You can't use up creativity. The more you use, the more you have. - Maya Angelou
Can learning a new language increase one's creativity?
The idea of creativity is complex. According to "Human Motivation" by Robert Franken, creativity is defined as "the tendency to generate or recognize ideas, alternatives or possibilities that may be useful in solving problems, communicating with others or entertaining ourselves or others." To be creative you need to see things from new perspectives and from this generate new possibilities.
Creativity results from two types of thinking: convergent (focused, attention driven thinking narrowing solutions down to one) and divergent (the opposite, open thinking that considers all possibilities). Cycling between these two processes results in creative solutions.
Much research has been dedicated to the correlation of bilingualism and creativity. Children and adults raised as bilinguals perform better on measures of divergent thinking than monolinguals.
Do you face difficulty in learning English? Do you keep saying to yourself “I could do much better if only if could improve my English language.”? If you have answered YES then certainly you will be looking for a solution for the same so that you can free yourself from the shackles of poor English. Here, in this article, we have explained some of the commonest problems which many of the learners across the globe face and some ways too which can make it easier for you to enhance your language in a simple but effective way.
Vocabulary is the number of words which a language knower knows. If you are the one who knows more number of words then naturally you will have no problem to express yourself, no matter what the situation is. But, if you are someone who knows just a few of the basic words then falling short of speech or the problem of trying to find the right word to express the situation or to continue the talk would occur. Therefore, try to focus more ...
Abstract: How to assist in getting English language learners help by building strategies into your lessons, and using these tools to create vocabulary and increase fluency.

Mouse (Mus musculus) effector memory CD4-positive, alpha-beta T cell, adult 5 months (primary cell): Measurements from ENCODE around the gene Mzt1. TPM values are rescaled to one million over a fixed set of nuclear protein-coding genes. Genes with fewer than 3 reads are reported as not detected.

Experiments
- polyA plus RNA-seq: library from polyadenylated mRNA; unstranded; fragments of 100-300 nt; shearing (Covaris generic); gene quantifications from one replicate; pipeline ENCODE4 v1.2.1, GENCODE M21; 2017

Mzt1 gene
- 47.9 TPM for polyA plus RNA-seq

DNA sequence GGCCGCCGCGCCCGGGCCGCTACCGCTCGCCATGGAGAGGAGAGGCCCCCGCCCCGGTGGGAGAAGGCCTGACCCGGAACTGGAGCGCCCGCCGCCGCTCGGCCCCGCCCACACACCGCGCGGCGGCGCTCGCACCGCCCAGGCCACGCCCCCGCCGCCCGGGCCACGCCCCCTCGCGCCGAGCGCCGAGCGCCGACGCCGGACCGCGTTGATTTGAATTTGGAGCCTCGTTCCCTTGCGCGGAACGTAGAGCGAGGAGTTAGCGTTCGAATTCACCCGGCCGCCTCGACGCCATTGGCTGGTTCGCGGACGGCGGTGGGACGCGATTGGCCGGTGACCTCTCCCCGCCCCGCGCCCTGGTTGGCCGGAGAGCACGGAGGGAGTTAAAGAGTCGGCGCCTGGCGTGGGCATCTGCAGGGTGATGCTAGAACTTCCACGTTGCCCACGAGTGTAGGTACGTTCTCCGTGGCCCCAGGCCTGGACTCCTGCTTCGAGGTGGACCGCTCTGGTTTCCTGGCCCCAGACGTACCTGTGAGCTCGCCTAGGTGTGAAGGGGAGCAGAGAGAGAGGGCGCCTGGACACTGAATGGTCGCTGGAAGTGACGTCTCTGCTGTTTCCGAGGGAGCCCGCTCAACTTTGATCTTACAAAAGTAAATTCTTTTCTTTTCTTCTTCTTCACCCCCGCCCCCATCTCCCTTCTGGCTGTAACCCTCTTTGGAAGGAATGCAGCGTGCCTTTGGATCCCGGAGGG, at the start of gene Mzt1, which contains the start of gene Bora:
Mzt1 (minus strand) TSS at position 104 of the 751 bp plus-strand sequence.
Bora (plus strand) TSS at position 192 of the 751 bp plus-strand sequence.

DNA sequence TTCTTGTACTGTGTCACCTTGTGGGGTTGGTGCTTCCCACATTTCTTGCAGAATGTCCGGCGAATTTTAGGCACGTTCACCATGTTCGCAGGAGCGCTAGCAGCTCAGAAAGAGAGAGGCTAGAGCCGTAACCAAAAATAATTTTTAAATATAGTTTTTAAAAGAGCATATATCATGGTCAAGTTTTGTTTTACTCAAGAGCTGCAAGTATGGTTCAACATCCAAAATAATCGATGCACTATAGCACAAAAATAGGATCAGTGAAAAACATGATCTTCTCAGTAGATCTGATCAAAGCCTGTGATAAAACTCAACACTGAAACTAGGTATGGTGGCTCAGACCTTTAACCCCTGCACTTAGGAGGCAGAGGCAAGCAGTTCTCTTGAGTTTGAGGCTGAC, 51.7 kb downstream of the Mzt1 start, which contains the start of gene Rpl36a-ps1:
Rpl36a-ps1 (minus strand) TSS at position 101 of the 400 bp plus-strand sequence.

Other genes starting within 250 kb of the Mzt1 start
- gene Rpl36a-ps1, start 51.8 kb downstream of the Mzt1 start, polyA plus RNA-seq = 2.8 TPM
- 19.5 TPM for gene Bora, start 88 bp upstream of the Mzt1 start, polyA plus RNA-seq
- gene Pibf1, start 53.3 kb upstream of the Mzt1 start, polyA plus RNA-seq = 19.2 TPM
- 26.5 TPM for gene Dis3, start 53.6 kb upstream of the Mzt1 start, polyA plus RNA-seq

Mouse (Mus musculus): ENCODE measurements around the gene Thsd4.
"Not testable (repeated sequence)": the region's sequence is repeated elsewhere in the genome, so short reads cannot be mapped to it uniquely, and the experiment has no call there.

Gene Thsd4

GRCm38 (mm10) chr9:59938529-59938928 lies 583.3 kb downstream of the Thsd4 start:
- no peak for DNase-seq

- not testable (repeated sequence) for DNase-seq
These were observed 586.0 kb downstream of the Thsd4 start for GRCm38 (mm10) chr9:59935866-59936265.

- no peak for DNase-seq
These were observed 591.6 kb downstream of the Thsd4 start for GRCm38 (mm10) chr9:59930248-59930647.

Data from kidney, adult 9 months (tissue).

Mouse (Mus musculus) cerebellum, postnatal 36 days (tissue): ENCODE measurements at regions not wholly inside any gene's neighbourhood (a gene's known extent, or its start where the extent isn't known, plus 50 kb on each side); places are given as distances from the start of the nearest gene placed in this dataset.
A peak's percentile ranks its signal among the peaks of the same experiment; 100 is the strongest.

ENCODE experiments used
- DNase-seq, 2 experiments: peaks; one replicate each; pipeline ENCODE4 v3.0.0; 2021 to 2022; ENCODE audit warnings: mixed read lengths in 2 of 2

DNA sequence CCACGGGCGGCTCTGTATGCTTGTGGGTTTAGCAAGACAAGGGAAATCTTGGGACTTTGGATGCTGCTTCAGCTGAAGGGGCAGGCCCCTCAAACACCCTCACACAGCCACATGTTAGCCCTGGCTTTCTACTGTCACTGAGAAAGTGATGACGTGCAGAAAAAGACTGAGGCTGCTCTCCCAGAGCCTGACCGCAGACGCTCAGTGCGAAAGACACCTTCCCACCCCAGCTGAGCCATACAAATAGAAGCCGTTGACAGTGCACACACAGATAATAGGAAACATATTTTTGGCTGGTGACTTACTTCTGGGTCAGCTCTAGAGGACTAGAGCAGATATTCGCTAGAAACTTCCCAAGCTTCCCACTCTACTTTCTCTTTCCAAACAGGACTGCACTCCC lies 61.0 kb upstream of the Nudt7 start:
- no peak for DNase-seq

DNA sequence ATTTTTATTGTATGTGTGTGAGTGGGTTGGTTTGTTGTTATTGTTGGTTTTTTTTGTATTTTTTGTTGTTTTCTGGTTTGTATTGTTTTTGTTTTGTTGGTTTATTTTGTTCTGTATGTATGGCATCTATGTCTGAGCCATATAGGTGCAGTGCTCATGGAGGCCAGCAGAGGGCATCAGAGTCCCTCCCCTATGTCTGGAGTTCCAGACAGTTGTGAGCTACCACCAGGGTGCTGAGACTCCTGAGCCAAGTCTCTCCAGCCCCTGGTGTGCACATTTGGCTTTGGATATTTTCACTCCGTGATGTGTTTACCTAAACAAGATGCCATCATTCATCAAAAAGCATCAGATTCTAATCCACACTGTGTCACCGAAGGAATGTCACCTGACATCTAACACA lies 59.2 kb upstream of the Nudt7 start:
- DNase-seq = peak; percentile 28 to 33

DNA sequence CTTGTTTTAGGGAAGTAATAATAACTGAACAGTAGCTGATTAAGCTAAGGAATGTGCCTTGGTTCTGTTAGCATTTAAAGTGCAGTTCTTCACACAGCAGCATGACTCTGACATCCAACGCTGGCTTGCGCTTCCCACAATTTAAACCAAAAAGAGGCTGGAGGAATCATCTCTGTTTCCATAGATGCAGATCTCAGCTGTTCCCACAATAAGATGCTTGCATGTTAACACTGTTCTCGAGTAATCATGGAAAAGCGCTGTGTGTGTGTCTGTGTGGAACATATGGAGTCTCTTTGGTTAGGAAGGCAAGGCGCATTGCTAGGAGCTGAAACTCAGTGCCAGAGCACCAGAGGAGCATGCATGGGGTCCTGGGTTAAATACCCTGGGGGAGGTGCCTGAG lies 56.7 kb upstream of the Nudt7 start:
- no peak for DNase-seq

Scaffolding Instruction for English Language Learners
As in any good building, if you want to begin properly, you need to build a solid foundation that will support it through the construction process. Similarly, if you want a student to build a foundation of knowledge, you need to construct a base of learning that will see that person through to understanding of the material. In both cases, this is where scaffolding comes into the picture. Whether you are using verbal scaffolding to model how to pronounce a new word, to instructional scaffolding to intentionally use graphic organizers to prepare students for the content of a new chapter, or building strategies into a lesson is critical for ELL/ESL students. One solution to a student not being able to pronounce a new word correctly, even after several attempts, ...
The pre-production phase, or silent period, is one which many beginner second-language students have had experience with. In my years teaching EFL to young learners in China and Korea, I have dealt with many students who looked completely overwhelmed by the new language. I believe the most important thing for a teacher to do is to respect this silent period as a natural phase. It is part of the development, that is the language development, that a period of input needs to be built up before a student is ready to produce, and so it is the teacher's job to provide the student with a developmentally appropriate environment while he or she works through this initial phase in language acquisition.
Keep them moving
One approach which I have found to work really well during this phase is the Total Physical Response (TPR) approach. In this approach, the teacher gives a series of commands while demonstrating (or modelling) each one; the student then demonstrates comprehension, not verbally, ...